by M B Naqvi
(IPS) KARACHI --
the speculation about 'After Iraq, Who?' has served to hide a bigger story. This is the renewal of the 19th century struggle for power in much of Asia between an Imperial Britain and Tsarist Russia, known then as the "Great Game," although many thought that demise of the Soviets meant that one side had finally lost.
The game is still alive, though the 'dramatis personae' are slightly different.
The British and the Russians signed treaties concerning Baku oil, Afghanistan and spheres of influence in Iran. The areas of the Central Asian republics were considered Imperial Russia's sphere. Most of these were country-specific detentes to limit needless friction and respect each other's national interests.
The game began in earnest from 1860s. But the players have constantly changed.
Imperial Russia became Soviet Russia in 1917. The Soviet Union was dissolved in 1989 and a new Russia now carries the burden of challenging the West in Central Asia. On the other side, the British role in Asia was gradually taken over by the United States after the end of World War II in 1945.
Both Boris Yeltsin's and Vladimir Putin's Russia adhered to those treaties. But the United States, in accordance with neo-conservative thinking, began disregarding those detentes after the terror attacks of Sept. 11.
The first daisy cutter that the U.S. government dropped was on Afghanistan, a devastated country after the 1992 withdrawal of the Russians who had come to the aid of a rebellion- besieged leftist regime in Kabul in the 1980s.
The United States, who had financed the revolt, along with Saudi Arabia and other countries, declined the task of micro-managing a chaotic Afghanistan in 1992 and entrusted the job to Pakistanis.
After Sept. 11, the United States took the matter in its own hands after the Pakistani choice, the Taliban regime, proved to be too inflexible and fanatical.
The U.S. initiative was a direct military attack to snuff out the Taliban, believed to harbor the Sept. 11 terrorists, in October 2001. Although Washington promised democracy and a grand reconstruction program -- the reality on the Afghan ground now is rampant warlordism, lawlessness and a growing armed insurgency.
It is notable that the United States is content to let paid-off warlords try to keep what order they can while U.S. military occupies the capital and tangles with Taliban remnants in the countryside. It is not bothered about the minutiae of running a poor, oil-less country.
The U.S. gaze is fixed on Central Asia and its oil, natural gas and other resources.
The American plan boils down to a safer, more malleable and rearranged Middle East as a sort of giant military span sustaining new U.S. military bases in Uzbekistan, Tajikistan, Kyrgystan and Georgia and facilities elsewhere in Kazakhstan and Azerbaijan.
In essence, the U.S. is trying to nudge Russia out of what used to be its backyard. Not only is the U.S. militarily present in so many places, the location of the bases puts the Far East and Chinese and Russian heartlands within easy range of U.S. military force.
The Chinese, latter-day, friendly intruders in Central Asia, are also being preempted. The encirclement of both Russia and China -- along with the expansion of NATO into Bulgaria and Romania -- can now be visualized.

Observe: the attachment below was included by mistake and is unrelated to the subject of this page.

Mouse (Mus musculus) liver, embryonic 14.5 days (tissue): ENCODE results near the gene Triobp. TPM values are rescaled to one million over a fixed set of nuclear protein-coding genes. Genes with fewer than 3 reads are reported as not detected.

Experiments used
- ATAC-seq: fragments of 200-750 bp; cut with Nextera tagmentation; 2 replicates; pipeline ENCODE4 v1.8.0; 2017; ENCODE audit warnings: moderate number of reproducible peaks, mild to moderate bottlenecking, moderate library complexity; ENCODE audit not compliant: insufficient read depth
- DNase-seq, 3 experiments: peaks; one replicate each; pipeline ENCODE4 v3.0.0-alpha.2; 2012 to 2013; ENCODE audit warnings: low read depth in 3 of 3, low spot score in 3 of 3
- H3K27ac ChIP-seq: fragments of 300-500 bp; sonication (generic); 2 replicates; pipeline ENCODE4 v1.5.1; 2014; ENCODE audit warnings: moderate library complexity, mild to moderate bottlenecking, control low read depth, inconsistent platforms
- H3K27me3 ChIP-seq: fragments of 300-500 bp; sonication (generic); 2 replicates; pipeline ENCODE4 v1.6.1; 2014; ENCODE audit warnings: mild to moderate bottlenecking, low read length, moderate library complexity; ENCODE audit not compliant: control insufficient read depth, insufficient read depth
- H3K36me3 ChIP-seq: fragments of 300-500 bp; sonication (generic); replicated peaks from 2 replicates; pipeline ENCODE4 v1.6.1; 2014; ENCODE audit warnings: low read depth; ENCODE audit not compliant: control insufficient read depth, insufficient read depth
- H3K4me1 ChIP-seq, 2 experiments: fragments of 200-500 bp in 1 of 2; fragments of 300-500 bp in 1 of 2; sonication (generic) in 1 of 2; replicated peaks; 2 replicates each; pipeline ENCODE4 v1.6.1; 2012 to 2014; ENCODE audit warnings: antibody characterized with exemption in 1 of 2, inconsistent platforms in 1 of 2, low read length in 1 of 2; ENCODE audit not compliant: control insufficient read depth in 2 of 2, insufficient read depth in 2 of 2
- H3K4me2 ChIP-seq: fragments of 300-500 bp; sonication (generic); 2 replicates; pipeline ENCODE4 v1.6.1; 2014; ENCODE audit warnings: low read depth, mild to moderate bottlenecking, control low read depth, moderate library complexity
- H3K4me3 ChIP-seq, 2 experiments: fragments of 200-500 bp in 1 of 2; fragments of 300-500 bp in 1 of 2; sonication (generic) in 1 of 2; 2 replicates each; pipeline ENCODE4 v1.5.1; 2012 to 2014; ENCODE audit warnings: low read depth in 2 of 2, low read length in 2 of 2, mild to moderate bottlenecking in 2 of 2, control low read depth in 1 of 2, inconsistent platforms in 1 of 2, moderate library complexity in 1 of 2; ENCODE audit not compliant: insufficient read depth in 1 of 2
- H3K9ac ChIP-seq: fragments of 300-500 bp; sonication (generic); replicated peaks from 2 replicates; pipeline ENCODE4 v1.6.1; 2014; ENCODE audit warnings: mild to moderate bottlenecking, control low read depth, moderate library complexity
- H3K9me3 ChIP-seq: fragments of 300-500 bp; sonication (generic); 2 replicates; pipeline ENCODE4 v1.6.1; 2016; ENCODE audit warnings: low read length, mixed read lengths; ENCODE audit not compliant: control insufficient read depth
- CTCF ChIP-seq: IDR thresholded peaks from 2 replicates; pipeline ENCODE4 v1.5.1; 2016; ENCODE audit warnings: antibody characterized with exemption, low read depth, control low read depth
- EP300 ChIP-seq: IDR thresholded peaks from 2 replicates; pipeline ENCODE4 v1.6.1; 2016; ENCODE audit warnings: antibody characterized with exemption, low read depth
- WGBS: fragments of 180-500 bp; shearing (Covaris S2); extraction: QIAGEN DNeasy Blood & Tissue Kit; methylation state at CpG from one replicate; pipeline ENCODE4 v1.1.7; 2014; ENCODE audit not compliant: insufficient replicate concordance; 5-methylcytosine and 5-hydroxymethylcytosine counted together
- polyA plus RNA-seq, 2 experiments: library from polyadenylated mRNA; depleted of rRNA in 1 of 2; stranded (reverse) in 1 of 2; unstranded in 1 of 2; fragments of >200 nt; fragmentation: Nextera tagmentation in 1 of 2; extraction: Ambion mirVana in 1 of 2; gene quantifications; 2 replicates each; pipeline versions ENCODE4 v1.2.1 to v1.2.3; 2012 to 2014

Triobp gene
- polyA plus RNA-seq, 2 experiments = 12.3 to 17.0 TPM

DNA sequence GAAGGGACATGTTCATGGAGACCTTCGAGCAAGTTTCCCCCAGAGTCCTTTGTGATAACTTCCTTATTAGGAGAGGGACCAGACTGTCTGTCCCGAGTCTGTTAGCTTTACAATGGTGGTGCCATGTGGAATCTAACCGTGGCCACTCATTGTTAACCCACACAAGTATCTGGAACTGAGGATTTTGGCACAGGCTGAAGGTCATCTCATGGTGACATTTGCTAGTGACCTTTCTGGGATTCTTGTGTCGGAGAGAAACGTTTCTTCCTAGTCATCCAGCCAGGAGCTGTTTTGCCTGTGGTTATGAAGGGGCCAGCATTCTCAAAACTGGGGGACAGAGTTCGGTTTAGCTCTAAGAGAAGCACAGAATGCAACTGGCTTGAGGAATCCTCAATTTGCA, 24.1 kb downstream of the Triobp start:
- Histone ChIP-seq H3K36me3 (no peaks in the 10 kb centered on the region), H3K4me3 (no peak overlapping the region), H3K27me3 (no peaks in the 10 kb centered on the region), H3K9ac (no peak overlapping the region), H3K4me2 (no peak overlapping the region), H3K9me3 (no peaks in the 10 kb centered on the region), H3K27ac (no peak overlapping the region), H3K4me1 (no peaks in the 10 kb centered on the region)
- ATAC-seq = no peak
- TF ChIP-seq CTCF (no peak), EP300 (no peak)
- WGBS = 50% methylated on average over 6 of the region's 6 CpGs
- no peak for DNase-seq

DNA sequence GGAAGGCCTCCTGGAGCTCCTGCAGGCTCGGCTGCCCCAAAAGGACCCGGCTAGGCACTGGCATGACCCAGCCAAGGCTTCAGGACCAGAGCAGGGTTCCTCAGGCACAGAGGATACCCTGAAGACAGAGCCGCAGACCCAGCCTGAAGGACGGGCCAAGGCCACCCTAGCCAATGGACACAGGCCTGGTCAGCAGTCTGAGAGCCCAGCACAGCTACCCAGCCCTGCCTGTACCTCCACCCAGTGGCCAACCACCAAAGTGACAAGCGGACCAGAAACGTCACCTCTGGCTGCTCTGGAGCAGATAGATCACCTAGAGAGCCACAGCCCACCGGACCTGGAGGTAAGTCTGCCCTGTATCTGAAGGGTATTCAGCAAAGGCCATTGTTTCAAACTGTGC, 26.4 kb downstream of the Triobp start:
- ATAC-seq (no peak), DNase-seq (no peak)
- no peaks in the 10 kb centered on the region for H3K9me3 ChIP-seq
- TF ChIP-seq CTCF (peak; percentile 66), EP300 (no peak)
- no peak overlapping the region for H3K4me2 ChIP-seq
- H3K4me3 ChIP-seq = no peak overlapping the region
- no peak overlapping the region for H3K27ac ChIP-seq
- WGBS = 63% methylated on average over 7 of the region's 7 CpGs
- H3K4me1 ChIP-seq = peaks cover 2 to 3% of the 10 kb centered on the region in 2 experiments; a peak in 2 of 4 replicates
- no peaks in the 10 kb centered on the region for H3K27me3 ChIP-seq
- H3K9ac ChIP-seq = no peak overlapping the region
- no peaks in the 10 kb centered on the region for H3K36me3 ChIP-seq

The U.S. government calls this leadership but it is mainly unilateral, though Washington constantly persuades or pressgangs others to assist in its non-military chores. Only three powers can claim any say in their own affairs: Israel, India and Japan.
All the old understandings that Britain had given in Asia, and had respected then, are no longer valid, because the U.S. methodology is different. It recognizes no equal. All of Asia has to be explicitly 'dominated.'
It does not matter if the Arabs oppose this, if the Pakistani establishment is aghast over the Afghan fallout. Japan's elevated status does not injure any Asian state's sensibilities. South Koreans are a special case, like Pakistanis, whose services are needed at most times but who also cause headaches at other times.
Among these, the Pakistanis are more unpredictable. Their ruling establishment, despite its misgivings, will always do what the U.S. government demands. That is how it has survived in power for 50 years.
But the Pakistani people, frequently fobbed off with a bogus democracy as the military retains a veto over the political system, remain an uncertain factor. To the U.S. government, this offers no obstacle. They can ignore the whole lot.
Russia is not the enemy of choice for the U.S. unilateralists. But it still gets in the United States' way in Central Asian, behaving as if it remained Central Asia's suzerain.
The United States is off to a glorious start, and may be well on its way to achieving control over the regions' key resources.
But the U.S. unilateralists are paying a big public relations price, with the region's hostile populations discounting what U.S. leaders say and looking for their real motives.
Internationally, there is the Shanghai Six, now the Shanghai Cooperation Organization (SCO). It has been talking of an Asian security architecture, aimed at rolling back the U.S. advance.
For their part, France, Germany, Belgium and Luxembourg are creating their own economic and defence structures, another counterforce to U.S. moves.
Russia sometimes joins the French-led quartet, but is not part of it. Since it is also a key member of the Shanghai Six, the chances of SCO cooperating on the world stage with the European quartet may not be fanciful. The Russians also recently formed a military grouping of some of the former Soviet Central Asian states.
The U.S. drive for world hegemony may be creating its own roadblocks.
June 2, 2003 (http://www.albionmonitor.com) All Rights Reserved. Contact email@example.com for permission to use in any format.
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